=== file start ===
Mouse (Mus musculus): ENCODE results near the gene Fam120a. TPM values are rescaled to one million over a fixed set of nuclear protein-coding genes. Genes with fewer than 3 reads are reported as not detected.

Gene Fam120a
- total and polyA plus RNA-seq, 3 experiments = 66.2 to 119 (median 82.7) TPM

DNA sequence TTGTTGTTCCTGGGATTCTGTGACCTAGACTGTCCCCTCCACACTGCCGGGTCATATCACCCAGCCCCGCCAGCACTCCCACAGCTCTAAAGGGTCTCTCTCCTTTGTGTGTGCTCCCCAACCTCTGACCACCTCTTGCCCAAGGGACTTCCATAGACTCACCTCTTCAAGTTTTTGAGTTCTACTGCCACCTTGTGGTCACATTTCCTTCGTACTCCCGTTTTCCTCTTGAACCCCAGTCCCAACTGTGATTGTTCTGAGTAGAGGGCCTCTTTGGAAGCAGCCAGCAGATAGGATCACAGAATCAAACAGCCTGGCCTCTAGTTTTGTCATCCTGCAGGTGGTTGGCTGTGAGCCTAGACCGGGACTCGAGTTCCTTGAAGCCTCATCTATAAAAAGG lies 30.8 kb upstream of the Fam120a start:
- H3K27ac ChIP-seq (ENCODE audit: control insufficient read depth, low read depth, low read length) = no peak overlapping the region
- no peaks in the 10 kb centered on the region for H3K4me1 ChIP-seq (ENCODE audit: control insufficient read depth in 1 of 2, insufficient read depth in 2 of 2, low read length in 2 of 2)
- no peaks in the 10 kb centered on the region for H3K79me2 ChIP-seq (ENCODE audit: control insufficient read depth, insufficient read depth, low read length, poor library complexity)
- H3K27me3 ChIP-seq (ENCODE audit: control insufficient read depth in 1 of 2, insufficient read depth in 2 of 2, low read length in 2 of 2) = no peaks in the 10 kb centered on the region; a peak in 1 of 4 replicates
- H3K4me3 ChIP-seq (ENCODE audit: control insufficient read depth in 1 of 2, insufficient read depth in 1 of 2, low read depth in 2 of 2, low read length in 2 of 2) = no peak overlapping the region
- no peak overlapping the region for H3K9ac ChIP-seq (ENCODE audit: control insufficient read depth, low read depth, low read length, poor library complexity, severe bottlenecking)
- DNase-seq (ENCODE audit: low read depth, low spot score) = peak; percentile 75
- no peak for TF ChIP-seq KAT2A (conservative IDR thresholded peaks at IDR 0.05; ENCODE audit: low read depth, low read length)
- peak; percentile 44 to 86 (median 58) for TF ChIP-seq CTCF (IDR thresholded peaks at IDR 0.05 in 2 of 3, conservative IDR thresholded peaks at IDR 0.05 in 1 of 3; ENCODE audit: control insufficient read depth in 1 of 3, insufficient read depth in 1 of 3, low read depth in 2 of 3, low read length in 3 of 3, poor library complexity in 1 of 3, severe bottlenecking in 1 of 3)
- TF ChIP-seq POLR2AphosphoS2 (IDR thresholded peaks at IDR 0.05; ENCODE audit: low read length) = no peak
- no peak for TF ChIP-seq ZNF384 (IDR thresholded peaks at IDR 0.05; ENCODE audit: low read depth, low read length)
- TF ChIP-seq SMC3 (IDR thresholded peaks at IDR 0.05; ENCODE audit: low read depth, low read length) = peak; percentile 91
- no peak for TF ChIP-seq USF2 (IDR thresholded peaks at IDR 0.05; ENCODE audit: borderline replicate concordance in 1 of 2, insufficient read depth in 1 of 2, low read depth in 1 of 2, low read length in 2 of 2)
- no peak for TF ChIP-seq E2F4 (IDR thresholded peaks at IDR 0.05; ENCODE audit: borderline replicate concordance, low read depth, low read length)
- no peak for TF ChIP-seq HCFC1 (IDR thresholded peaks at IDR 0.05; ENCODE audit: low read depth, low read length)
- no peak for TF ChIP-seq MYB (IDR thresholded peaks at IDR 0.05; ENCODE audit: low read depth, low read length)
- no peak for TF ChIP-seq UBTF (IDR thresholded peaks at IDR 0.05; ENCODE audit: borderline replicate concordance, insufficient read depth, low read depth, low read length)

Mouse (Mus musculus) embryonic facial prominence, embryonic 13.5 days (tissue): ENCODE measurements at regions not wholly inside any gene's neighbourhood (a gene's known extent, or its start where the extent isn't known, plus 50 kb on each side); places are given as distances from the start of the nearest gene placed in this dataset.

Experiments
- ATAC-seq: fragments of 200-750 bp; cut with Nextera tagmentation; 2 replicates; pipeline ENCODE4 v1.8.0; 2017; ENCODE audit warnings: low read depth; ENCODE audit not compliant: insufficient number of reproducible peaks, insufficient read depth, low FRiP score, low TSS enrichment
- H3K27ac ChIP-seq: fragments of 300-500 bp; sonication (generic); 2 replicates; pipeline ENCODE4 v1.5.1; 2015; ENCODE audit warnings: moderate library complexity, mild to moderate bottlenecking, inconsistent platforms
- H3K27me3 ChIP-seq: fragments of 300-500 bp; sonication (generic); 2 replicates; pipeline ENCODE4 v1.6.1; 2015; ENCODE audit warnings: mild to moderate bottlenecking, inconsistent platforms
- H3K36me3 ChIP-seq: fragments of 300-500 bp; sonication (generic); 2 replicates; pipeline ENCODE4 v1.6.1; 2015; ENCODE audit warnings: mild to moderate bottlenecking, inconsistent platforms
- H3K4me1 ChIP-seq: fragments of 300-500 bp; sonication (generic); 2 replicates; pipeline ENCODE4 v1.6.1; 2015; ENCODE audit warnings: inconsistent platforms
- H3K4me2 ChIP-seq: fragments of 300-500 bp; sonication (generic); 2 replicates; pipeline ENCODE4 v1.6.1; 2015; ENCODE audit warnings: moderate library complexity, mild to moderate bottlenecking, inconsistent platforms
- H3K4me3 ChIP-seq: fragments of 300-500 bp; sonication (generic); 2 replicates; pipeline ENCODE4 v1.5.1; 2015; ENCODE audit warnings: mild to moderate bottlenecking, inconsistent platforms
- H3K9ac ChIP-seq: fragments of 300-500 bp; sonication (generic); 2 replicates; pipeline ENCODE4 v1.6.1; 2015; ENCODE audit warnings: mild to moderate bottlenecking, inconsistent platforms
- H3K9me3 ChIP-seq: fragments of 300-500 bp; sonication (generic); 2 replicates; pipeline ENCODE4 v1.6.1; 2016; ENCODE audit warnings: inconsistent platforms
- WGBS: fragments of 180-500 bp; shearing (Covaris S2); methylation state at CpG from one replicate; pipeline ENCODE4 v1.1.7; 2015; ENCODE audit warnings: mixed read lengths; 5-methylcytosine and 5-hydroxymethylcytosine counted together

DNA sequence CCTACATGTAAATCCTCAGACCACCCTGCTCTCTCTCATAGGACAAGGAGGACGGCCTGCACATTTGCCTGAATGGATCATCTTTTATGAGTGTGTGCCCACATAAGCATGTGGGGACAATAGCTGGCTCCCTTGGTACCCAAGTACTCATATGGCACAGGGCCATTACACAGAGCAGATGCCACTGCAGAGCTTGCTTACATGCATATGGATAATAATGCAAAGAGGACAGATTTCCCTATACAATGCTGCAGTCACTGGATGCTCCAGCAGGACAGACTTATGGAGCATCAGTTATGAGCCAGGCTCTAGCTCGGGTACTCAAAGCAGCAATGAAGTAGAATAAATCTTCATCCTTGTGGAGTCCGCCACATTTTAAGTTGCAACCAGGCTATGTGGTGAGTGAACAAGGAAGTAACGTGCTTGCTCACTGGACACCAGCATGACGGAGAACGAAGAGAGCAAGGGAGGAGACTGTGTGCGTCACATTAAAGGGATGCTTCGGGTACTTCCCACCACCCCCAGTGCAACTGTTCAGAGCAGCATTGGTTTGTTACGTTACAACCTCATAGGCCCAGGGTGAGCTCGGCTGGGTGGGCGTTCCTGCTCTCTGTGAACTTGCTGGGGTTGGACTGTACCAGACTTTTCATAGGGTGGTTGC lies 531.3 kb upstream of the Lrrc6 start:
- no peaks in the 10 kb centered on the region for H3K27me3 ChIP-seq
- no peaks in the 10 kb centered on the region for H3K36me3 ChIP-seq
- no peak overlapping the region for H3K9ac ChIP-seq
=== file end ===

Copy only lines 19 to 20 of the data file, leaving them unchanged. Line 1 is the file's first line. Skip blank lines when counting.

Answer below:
- no peak for TF ChIP-seq HCFC1 (IDR thresholded peaks at IDR 0.05; ENCODE audit: low read depth, low read length)
- no peak for TF ChIP-seq MYB (IDR thresholded peaks at IDR 0.05; ENCODE audit: low read depth, low read length)